Informations and abstract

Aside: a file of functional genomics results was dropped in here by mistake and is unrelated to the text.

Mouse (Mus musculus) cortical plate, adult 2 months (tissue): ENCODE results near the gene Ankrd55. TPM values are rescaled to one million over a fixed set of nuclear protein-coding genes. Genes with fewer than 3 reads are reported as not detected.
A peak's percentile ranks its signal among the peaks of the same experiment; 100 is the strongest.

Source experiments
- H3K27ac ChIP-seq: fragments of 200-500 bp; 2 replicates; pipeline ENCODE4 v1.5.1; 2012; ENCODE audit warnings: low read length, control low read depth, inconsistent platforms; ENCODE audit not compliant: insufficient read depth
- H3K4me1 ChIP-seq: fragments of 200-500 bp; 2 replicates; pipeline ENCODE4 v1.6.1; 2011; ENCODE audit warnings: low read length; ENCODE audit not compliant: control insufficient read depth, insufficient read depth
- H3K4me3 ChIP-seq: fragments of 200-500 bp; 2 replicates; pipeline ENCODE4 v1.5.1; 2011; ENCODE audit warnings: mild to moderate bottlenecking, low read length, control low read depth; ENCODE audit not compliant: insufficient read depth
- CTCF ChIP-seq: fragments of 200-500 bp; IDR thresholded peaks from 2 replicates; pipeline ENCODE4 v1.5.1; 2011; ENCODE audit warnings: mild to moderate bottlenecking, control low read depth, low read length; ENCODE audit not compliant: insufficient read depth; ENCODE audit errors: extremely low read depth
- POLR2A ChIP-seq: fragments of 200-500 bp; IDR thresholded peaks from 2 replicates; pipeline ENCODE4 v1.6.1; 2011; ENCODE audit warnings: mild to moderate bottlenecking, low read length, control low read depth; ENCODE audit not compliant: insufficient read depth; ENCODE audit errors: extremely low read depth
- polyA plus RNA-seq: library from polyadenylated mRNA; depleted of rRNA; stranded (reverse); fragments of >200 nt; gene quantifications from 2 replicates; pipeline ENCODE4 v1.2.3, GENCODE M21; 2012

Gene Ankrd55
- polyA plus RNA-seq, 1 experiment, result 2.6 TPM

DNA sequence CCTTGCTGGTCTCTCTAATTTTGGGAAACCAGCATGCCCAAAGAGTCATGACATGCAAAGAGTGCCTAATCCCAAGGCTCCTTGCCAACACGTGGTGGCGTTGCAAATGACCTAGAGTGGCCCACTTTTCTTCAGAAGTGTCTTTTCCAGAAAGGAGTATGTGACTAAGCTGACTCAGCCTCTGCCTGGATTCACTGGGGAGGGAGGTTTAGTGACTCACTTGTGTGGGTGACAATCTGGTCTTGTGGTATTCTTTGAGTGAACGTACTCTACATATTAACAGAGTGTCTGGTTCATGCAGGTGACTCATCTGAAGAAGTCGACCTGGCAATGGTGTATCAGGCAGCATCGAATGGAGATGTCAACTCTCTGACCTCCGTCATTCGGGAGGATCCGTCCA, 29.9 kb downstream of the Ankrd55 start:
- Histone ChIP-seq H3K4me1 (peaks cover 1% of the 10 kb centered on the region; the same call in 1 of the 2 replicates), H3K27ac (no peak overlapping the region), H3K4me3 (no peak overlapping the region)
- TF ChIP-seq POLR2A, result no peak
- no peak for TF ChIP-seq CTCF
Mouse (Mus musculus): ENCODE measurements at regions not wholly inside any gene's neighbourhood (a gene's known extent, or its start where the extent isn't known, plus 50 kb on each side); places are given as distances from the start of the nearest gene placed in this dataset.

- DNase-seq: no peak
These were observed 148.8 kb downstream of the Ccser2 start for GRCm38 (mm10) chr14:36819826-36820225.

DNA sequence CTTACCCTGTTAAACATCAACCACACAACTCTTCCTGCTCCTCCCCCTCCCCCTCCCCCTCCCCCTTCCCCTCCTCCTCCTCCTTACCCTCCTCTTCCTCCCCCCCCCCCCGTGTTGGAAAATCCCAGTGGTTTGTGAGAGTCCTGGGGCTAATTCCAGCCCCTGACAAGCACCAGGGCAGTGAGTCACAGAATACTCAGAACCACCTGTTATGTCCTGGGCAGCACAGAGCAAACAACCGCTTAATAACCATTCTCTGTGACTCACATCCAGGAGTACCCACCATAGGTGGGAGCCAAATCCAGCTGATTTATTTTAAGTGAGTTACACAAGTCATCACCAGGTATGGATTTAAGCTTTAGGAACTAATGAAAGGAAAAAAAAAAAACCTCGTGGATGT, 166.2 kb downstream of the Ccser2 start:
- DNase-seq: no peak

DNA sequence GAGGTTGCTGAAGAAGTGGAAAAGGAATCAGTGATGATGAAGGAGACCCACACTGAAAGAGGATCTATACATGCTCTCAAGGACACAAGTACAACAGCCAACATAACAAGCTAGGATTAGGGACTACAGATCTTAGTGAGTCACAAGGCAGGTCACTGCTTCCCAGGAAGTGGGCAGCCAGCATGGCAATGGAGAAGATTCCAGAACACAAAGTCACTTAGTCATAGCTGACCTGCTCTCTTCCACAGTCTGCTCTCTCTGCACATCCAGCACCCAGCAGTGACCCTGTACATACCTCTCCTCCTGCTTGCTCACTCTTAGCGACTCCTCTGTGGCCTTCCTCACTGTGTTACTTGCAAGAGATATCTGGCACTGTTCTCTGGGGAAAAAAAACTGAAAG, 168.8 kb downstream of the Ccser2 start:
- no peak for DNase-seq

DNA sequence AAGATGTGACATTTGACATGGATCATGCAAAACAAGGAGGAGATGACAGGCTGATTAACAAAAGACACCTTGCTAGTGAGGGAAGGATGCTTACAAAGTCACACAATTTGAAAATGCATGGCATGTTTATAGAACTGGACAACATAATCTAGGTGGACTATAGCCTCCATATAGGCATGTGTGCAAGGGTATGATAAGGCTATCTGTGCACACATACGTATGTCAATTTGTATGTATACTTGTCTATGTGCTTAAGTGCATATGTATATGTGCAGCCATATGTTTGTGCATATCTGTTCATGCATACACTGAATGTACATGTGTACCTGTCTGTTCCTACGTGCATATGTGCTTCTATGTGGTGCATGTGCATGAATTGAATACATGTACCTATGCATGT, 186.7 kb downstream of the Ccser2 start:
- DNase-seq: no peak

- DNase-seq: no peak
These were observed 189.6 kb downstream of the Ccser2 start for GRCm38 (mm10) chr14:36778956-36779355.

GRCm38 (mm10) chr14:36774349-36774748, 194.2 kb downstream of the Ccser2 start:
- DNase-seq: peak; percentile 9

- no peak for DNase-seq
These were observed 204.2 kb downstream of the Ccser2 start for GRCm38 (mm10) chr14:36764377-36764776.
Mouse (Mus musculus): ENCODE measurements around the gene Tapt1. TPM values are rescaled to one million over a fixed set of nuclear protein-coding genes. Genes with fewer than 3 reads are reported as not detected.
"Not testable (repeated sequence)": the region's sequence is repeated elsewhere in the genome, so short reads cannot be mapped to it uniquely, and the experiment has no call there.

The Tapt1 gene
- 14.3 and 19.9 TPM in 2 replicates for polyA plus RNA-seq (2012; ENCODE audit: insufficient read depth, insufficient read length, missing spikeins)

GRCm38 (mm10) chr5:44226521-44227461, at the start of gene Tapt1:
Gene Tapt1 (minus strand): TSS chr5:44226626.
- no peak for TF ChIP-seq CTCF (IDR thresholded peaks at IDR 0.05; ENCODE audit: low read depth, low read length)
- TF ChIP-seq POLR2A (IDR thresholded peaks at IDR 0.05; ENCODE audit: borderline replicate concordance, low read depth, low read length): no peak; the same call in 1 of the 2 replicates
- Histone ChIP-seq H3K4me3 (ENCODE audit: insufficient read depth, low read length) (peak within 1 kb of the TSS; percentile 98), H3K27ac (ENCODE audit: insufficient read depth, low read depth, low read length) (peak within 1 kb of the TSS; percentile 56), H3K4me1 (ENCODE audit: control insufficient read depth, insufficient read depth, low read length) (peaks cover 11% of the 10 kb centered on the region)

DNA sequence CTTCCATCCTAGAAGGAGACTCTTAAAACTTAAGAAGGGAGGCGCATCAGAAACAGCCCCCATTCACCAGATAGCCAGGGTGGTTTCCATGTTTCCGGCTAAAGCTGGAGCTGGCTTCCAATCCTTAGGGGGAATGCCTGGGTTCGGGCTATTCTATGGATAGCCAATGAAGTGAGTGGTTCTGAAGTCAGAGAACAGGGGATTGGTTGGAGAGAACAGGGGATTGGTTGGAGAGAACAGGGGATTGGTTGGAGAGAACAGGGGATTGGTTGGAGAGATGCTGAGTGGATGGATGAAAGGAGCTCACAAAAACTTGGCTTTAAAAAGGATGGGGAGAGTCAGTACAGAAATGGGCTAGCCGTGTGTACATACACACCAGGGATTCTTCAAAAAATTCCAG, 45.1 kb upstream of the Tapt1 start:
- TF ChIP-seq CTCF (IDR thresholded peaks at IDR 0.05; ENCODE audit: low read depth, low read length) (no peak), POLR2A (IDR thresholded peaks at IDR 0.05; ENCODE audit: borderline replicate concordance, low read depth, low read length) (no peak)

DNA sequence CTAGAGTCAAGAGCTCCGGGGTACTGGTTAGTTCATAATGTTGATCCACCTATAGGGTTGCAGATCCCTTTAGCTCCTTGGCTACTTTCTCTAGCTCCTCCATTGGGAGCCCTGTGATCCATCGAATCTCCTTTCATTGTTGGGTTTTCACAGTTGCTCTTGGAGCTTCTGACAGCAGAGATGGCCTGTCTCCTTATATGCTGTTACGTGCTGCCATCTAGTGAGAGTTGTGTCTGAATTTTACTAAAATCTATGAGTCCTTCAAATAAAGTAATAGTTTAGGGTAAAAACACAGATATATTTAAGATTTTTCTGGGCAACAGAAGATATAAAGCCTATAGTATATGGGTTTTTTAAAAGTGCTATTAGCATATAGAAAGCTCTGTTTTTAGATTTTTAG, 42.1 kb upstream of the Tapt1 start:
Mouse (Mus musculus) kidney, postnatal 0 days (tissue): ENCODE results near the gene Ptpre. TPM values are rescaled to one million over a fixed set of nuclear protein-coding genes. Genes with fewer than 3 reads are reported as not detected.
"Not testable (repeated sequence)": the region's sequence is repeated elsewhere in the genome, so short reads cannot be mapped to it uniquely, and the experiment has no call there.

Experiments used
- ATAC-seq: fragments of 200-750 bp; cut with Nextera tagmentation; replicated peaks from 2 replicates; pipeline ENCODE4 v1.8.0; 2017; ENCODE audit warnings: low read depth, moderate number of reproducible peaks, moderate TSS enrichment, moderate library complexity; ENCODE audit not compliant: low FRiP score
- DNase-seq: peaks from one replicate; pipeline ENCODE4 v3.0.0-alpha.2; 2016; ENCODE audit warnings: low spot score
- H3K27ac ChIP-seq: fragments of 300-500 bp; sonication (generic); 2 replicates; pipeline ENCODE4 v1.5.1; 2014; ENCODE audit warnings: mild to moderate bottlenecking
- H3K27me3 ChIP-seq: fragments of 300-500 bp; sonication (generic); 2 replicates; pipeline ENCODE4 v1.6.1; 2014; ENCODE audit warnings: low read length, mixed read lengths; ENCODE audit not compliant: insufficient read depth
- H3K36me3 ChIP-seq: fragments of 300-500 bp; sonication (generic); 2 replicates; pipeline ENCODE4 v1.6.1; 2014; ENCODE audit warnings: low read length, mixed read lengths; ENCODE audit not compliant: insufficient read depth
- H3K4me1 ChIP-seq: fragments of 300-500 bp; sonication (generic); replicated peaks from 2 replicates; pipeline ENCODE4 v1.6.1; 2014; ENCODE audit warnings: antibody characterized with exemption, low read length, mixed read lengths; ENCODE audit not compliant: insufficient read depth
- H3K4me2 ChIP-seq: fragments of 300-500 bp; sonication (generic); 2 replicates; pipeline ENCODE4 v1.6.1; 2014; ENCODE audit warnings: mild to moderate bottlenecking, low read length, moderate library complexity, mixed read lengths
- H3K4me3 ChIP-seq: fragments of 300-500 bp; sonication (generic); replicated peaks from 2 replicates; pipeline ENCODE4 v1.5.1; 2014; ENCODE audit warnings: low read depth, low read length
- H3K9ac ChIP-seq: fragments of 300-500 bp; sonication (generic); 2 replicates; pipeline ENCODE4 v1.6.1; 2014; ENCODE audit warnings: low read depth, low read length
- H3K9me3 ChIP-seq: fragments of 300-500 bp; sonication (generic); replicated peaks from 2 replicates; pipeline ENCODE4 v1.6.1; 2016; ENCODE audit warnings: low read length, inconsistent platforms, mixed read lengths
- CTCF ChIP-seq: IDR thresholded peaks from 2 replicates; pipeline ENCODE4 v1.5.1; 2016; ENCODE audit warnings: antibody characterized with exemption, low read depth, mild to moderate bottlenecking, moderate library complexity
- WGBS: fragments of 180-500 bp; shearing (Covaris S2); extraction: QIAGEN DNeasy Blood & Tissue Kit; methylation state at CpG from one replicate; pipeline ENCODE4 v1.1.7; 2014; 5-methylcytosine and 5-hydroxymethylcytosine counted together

The article focuses on the shifting boundaries of multilingualism in the foreign language translations of Italian fiction. It aims to reflect on the strategies adopted by translators and publishers to convey the linguistic variety that characteristic some texts, along with relevant social and cultural connotations, and metalinguistic considerations. While in contemporary Italy dialects, regional forms of the language, slang, and the mimesis of orality are accepted as elements not excessively marked in the literary text, the same is not true in other cultural contexts. Moreover, in many countries translations tend to standardize the texts both linguistically and stylistically, and especially to remove or normalise traits perceived as sub-standard. An interesting case study is represented by the analysis of Marcello Fois's novel Sempre caro (1998), and its translations into French (1999) and English (2003). Sempre caro has been chosen as an example of contemporary trends in Sardinian fiction written in Italian: geo-centered, rich with linguistic borrowings - from Sardinian, but also from foreign languages - and often ideologically marked by a reinterpretation of the island's 'semi-colonial' condition over the centuries. In translation, the Sardinian-Italian otherness and conflict are maintained on a thematic level; linguistically, there is less multilingualism, but it does not entirely disappear.